What is the role of the Administrative Law Judge?


What do Tennesseans think about the Administrative Law Judge (ALJ) in a Social Security Disability Hearing?

Many Tennesseans have a particular image in mind when they think of judges in court, an administrative law judge often do not resemble the appearance established by popular culture. In fact, an administrative law judge in a Social Security Disability Hearing performs a lot of similar tasks as that of a judge.

The role of the administrative law judge (ALJ) in a Social Security disability appeal also differs from the role of a courtroom judge in some respects.. For applicants seeking Social Security disability benefits, the ALJ often plays a critical role in determining whether benefits should be awarded during a Social Security Disability hearing.

Basic Information About ALJs

Unlike many judges who are elected by the residents of their voting district, ALJs are appointed by the federal government to hear cases involving administrative agencies such as the Social Security Administration (SSA) . Administrative law judges who work with the SSA usually review evidence and issue decisions regarding cases that have been appealed after reconsideration by agency staff.

The ALJ presides over hearings and may approve or deny a claim for benefits. Disability hearings are usually conducted via the SSA's Office of Hearings Operations. Due to an increase in the number of disability hearings, though, a backlog of cases has developed.

To speed up the hearing process, the SSA is encouraging many applicants to have their hearings conducted by video. In these hearings, the ALJ may be in an office close by or far away, managing proceedings remotely via a video teleconferencing process.

What an ALJ Does Before a Hearing?

Prior to a disability hearing, the ALJ usually reviews all the information contained in the claimant's Social Security file. This file should contain medical records and information about the claimant's employment history.

In addition, the file contains information about why the SSA employees who reviewed the file originally and on reconsideration believe that benefits should be denied or discontinued. Because the ALJ will be familiar with this information, it is wise for the claimant to have arguments prepared to refute these findings.

During a Disability Hearing

During the disability hearing, the ALJ conducts proceedings primarily by asking questions of the claimant regarding their medical condition(s) and treatment, past employment, and limitations imposed by their condition(s). After questioning, the ALJ often provides claimants the opportunity to speak on their own behalf, have an attorney speak on their behalf, or have the attorney ask questions to reveal information that would be advantageous to their claim.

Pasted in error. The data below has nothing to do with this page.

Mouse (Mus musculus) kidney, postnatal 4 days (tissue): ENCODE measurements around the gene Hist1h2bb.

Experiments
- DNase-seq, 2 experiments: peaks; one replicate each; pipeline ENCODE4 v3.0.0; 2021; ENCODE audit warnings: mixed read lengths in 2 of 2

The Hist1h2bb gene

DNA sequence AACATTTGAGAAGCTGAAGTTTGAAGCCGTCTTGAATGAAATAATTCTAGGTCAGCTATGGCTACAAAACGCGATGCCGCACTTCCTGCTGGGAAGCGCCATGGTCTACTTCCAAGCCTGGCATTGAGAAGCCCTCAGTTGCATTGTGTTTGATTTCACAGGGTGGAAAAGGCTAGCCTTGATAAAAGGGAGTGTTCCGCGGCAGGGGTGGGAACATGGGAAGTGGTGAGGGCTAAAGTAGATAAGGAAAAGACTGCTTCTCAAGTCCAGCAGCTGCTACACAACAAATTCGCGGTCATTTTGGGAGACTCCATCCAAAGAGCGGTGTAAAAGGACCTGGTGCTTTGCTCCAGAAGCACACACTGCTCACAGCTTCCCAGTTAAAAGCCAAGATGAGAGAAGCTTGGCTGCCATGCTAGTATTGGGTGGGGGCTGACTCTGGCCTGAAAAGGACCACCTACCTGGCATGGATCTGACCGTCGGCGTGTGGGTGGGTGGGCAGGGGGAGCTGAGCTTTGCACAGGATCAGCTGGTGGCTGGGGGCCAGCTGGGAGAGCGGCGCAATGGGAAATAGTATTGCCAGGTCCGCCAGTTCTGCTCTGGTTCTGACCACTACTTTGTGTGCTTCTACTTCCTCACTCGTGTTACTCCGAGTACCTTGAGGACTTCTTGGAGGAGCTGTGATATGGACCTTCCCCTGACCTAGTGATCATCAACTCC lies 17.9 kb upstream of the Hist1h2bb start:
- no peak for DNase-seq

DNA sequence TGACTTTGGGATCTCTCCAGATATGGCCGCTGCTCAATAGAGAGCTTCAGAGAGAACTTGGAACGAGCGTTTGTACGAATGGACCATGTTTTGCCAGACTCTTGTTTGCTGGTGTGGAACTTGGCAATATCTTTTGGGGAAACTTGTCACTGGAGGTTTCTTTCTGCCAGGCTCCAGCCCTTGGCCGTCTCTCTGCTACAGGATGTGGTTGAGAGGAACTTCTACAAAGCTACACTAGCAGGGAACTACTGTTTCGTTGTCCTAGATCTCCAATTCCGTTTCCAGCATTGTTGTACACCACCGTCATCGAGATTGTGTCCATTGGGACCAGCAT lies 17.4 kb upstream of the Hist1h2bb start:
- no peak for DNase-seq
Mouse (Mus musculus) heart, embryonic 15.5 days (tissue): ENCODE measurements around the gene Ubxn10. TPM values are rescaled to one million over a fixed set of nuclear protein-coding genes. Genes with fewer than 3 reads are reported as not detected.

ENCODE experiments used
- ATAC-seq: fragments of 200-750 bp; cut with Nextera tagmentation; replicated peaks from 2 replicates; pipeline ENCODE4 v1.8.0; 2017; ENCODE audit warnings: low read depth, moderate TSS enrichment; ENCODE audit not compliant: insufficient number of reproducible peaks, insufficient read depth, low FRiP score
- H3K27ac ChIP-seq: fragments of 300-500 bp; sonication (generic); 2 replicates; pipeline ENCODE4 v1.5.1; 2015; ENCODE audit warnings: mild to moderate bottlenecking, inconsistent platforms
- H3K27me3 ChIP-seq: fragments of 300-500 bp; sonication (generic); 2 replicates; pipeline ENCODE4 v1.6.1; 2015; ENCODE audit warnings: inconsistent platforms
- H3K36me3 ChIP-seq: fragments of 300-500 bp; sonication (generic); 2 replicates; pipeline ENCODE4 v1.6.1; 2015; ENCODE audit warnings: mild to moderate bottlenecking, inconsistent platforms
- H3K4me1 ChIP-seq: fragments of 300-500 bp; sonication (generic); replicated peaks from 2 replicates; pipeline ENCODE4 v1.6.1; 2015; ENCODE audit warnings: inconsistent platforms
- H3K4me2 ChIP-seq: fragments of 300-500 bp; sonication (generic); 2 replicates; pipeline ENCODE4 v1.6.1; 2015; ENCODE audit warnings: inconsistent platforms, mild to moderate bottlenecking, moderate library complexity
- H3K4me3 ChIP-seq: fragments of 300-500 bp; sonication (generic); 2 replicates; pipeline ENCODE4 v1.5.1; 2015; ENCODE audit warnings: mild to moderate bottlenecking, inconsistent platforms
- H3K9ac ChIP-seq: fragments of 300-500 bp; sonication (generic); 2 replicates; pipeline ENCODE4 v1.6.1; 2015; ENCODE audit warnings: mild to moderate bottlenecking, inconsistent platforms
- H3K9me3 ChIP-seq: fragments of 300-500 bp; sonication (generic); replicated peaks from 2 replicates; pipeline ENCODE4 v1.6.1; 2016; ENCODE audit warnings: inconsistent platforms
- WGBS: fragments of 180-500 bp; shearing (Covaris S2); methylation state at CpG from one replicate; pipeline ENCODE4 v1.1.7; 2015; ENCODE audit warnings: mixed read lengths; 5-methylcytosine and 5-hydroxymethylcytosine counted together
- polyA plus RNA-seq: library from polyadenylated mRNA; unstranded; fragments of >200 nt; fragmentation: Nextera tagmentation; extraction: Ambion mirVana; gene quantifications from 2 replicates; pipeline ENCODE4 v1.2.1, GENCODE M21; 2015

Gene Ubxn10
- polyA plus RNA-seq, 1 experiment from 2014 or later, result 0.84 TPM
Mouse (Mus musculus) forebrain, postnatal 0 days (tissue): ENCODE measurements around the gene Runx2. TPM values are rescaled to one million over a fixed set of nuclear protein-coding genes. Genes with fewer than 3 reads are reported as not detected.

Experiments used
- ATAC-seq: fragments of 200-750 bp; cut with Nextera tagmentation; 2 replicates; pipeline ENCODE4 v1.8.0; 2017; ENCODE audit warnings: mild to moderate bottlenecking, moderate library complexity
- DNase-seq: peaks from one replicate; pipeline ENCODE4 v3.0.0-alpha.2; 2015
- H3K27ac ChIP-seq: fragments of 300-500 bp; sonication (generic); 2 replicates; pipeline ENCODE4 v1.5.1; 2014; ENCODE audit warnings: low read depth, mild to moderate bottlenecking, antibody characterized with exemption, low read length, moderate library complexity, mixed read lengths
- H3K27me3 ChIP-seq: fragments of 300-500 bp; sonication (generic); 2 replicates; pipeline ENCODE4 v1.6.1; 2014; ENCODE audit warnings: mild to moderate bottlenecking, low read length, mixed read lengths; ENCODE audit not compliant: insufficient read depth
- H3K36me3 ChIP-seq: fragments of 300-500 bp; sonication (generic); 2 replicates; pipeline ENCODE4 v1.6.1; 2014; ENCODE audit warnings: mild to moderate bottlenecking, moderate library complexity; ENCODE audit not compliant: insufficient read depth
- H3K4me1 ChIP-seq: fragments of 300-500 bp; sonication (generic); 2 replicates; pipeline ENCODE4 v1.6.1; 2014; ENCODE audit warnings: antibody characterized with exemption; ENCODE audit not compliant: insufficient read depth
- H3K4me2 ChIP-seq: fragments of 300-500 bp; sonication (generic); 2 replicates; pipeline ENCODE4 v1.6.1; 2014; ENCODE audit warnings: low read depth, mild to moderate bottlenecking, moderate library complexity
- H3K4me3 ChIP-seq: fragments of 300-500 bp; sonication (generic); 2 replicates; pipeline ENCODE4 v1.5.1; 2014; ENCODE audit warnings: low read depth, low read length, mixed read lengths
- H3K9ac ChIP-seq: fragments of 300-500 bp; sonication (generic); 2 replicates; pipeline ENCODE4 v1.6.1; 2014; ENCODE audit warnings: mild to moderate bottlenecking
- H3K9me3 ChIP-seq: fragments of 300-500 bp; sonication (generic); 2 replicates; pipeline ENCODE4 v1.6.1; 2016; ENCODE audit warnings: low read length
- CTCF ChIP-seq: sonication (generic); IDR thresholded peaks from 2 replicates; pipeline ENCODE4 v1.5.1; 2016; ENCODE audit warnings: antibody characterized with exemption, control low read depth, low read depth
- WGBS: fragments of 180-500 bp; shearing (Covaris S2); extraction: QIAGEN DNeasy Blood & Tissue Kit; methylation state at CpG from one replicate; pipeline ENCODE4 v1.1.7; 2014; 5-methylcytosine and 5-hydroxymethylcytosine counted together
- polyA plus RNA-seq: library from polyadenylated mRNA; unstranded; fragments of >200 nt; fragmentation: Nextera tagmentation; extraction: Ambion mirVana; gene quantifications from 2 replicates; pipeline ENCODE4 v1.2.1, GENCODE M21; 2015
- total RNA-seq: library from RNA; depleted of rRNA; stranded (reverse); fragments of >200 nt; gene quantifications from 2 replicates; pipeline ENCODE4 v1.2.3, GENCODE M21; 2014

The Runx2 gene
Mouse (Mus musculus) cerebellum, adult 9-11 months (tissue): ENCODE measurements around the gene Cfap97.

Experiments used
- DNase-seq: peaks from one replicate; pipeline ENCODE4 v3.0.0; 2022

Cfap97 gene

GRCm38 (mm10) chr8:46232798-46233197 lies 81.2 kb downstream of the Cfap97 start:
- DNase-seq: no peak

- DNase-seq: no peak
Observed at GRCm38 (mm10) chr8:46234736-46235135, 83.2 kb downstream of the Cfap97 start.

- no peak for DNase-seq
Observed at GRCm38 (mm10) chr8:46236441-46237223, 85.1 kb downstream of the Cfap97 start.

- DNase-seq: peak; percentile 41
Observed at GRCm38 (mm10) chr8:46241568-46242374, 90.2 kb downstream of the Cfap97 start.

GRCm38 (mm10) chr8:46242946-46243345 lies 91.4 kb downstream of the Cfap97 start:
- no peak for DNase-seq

The ALJ may also question expert witnesses who are present, either in person, over the phone, or via video conference. It is very common for a vocational expert to testify concerning the claimant's ability to perform either past types of employment or other available types of jobs. Often the judge will ask hypothetical questions involving the medical conditions or limitations of the claimant to determine whether the claimant is able to work at any gainful employment.

The ALJ may also ask a medical expert for information or opinions regarding the claimant's condition. When experts testify, the claimant has the opportunity to ask them questions as well. Skillful questioning could make the claim appear much more viable to the ALJ, which is just one of many reasons while retaining a lawyer to help with this process could be beneficial.

The Impact of the  Administrative Law Judge (ALJ)

In a disability benefits case, the role of an administrative law judge (ALJ) is extremely important. In my opinion the three most important things in a disability case are:

  • a complete record,
  • having a Medical Source Statement (MSS),
  • and the judge assigned to the case. 

While the law is written in black and white, judges interpret the law vastly differently from one judge to another. Some judges pay at 10%, others the average of 44% and my favorites the ones that pay at 85%. This leads to some very strange results for Claimants because based on their knowledge and then what happens is incongruent and is not logical.

The employees who review initial claims often deny claims for disability benefits, and those reconsidering cases also frequently deny claims. As such, a hearing before an ALJ provides a key opportunity to present evidence to persuade the Social Security Administration that an applicant qualifies to receive disability benefits.

If the judge issues an unfavorable ruling, the case may be reviewed by the SSA Appeals Council and appealed to a federal court. However, the factual findings of the ALJ will be given great weight in subsequent appeals. Call Betz & Baril  to work with an experienced attorneys before presenting your case. 

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